Calabar, Camperdown clash in crucial game three

first_imgDefending champions Calabar High and Camperdown High square off today in the decisive game of the ISSA Southern Conference Under-19 best-of-three schools basketball final series at the National Indoor Sports Centre. Tip-off time is 6 p.m.Calabar levelled the series last Friday after they initially won Game One, which was ruled null and void after both teams had problems with their identification cards.Camperdown returned to win the replay and the lead in the series, however, the champions tied the series 1-1, and following that win, coach Ludlow Barker believes his charges are now mentally ready for the challenge.”We had a rough week, but we came back, fought hard, and I am really proud of them … Camperdown did a lot of things right the first game and we did a lot of things wrong. They were better, and we had to really dig deep and come up good Game Two,” he said.He anticipates and an even more testing match from the Oneil Brown-coached Camperdown today.”I expect them to come even harder, but we’ll be ready. We’ll be prepared as the players are more mentally ready to get the job done,” he added..Brown is of the view that Calabar’s talisman Maliek McCarthy was the difference in Game Two and he credited the Calabar star for his “composure and decision making under pressure”. However, he said that his team is fired up for today’s match.”I am 100 per cent confident that we are going to take Game Three. We have everything in place and we have something new to the table as we will be bringing in a new player. He has not played all season long and he should make a big difference to the guard position. So we are very confident we are going to take Game Three,” he said.last_img read more

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SA scientist wins US research grant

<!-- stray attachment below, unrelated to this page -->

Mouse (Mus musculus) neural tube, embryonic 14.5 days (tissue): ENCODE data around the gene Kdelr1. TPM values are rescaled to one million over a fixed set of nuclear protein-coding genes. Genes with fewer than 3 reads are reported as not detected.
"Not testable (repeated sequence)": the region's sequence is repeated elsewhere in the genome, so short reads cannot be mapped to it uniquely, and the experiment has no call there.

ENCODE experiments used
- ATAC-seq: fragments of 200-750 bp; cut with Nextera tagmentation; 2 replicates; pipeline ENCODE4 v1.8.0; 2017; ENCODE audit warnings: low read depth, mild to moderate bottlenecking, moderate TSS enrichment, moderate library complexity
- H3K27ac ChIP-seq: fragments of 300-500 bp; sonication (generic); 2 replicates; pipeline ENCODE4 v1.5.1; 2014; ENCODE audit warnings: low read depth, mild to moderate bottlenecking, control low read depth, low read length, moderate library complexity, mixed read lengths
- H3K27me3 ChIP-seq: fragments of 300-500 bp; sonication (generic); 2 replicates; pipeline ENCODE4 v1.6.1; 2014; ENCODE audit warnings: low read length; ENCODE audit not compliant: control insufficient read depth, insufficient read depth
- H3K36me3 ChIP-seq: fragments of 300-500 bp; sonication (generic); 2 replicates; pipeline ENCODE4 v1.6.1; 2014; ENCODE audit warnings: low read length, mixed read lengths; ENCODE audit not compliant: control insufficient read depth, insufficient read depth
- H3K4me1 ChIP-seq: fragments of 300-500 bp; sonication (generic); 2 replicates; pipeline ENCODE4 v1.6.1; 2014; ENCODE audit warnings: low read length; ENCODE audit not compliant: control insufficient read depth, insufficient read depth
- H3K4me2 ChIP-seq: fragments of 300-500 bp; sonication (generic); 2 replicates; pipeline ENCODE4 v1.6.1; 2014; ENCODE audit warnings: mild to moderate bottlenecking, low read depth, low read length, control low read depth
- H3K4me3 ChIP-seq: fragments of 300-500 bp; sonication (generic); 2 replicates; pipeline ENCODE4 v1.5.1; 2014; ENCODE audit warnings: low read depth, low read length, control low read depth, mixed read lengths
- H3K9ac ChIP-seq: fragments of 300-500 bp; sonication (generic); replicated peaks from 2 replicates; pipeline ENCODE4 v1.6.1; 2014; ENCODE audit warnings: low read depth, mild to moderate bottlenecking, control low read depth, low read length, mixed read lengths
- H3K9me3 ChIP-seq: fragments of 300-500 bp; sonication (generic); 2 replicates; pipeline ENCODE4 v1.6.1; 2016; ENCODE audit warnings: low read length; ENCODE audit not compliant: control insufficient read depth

first_img3 October 2012 The University of Cape Town’s Professor Valerie Mizrahi was one of only 13 science researchers in the world to receive a Senior International Research Scholar (SIRS) award from American non-profit organisation Howard Hughes Medical Institute last week. The opportunity to mentor young scientists falls under the institute’s new initiative, the International Early Career Scientist Programme, which provides funding for a select group of scientists who are in the early stages of their careers and working outside the United States. It was launched earlier this year. “What inspired me is the focus on mentoring early career scientists,” Mizrahi said. “That’s where my passion is and that’s what I want to throw my energy into.” Mizrahi has won numerous other awards through the course of her work, including the 2000 UNESCO-L’Oreal for Women in Science, the 2006 Distinguished Woman Scientist Award from the Science and Technology Department and the Order of the Mapungubwe: Silver for contributions to biochemistry and molecular biology in the country. She was also elected into the Fellowship of the American Academy of Microbiology and given an ‘A’ rating by the National Rearch Foundation in 2009. SAinfo reportercenter_img Mizrahi is the director of the Institute of Infectious Disease and Molecular Medicine at UCT and is studying the organism that causes human tuberculosis, Mycobacterium tuberculosis. The institute looks to understand metabolic flexibility and identify vulnerabilities within the disease in order to discover new drugs to combat the disease.Furthering biomedical research The Howard Hughes Medical Institute’s (HHMI) International Programme supports scientists working in countries outside the United States where further basic biomedical research can be furthered. The SIRS programme is the latest of the institute’s policies to assist scientists around the world and aims to strengthen the global network of biomedical researchers. Each senior research scholar will receive an annual grant of US$100 000 for five years and will get the opportunity to present their research at HHMI, which will facilitate the exchange of new ideas, stimulate research and allow for collaboration. “These senior international research scholars are world leaders in their research areas. They will complement our efforts to support international early career scientists in a positive way,” HHMI’s vice president and chief scientific officer, Jack Dixon, said in a statement.Mentoring the next generation of scientists “Scientific research is a global endeavour, and these grants will provide an opportunity for these highly creative and accomplished scientists to explore new avenues of biomedical research and to mentor promising early career scientists across the world,” said HHMI president, Robert Tjian.last_img read more